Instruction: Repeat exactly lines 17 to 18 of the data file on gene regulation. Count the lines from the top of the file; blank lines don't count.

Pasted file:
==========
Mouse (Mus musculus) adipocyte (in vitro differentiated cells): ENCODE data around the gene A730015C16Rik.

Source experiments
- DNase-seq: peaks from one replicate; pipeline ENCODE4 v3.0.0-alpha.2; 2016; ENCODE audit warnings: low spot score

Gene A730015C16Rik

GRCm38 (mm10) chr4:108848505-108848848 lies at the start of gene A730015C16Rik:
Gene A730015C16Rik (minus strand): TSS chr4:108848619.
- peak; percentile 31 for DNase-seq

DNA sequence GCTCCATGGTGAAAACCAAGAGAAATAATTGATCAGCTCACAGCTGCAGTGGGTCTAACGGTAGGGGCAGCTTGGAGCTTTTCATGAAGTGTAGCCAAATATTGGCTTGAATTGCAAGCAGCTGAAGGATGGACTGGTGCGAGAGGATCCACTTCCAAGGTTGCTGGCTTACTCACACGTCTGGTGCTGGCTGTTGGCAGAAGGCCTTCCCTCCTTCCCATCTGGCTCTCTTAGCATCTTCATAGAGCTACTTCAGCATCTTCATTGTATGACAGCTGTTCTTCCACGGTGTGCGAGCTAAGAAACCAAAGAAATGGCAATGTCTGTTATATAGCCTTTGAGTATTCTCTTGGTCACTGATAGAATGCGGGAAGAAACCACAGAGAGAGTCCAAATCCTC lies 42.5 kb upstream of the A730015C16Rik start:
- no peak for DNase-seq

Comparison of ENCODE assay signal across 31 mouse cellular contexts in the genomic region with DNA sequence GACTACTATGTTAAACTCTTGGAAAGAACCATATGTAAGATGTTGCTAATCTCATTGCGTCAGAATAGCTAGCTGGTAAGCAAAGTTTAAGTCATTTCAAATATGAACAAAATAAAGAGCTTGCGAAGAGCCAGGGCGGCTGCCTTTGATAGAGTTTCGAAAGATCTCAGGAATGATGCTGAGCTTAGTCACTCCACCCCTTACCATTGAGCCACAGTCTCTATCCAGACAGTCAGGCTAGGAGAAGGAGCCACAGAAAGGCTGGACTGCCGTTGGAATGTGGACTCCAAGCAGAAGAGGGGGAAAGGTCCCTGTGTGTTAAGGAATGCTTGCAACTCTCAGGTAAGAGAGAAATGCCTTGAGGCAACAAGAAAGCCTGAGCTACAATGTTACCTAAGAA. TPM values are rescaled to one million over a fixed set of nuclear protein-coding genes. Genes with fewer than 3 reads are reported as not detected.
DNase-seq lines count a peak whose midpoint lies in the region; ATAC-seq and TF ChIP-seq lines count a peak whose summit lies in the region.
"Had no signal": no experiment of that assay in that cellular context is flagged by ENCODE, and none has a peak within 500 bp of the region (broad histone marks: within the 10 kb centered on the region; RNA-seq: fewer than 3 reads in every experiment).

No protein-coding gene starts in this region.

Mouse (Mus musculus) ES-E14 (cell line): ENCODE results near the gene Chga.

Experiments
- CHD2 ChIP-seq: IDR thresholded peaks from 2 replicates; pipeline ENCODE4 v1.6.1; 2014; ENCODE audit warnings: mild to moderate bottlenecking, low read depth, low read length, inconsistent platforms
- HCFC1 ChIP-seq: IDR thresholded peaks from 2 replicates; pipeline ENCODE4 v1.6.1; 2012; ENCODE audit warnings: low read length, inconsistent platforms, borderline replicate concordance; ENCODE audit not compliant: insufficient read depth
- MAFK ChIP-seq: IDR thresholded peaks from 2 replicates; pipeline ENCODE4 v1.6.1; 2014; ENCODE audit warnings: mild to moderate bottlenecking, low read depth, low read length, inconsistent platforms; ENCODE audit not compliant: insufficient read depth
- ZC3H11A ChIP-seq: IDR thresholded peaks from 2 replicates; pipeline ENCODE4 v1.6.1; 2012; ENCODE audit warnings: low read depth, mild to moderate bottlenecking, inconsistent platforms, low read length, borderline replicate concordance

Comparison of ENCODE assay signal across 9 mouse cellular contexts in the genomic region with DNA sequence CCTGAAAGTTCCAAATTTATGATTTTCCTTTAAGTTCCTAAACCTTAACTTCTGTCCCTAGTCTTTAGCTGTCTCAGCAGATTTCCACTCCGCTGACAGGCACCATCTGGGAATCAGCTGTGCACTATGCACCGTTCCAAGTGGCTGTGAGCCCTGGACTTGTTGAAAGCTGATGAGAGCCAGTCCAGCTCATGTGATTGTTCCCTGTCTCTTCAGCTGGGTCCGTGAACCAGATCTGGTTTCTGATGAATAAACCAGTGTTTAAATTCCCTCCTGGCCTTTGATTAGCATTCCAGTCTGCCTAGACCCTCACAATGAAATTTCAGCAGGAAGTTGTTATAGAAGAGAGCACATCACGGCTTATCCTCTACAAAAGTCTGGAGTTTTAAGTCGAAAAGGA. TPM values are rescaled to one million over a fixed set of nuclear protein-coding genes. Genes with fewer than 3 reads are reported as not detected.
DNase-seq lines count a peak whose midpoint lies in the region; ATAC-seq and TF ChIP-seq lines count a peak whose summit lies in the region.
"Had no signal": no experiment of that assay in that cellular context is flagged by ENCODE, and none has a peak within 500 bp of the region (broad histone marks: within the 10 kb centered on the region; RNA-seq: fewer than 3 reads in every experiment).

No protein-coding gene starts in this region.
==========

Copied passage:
- HCFC1 ChIP-seq: IDR thresholded peaks from 2 replicates; pipeline ENCODE4 v1.6.1; 2012; ENCODE audit warnings: low read length, inconsistent platforms, borderline replicate concordance; ENCODE audit not compliant: insufficient read depth
- MAFK ChIP-seq: IDR thresholded peaks from 2 replicates; pipeline ENCODE4 v1.6.1; 2014; ENCODE audit warnings: mild to moderate bottlenecking, low read depth, low read length, inconsistent platforms; ENCODE audit not compliant: insufficient read depth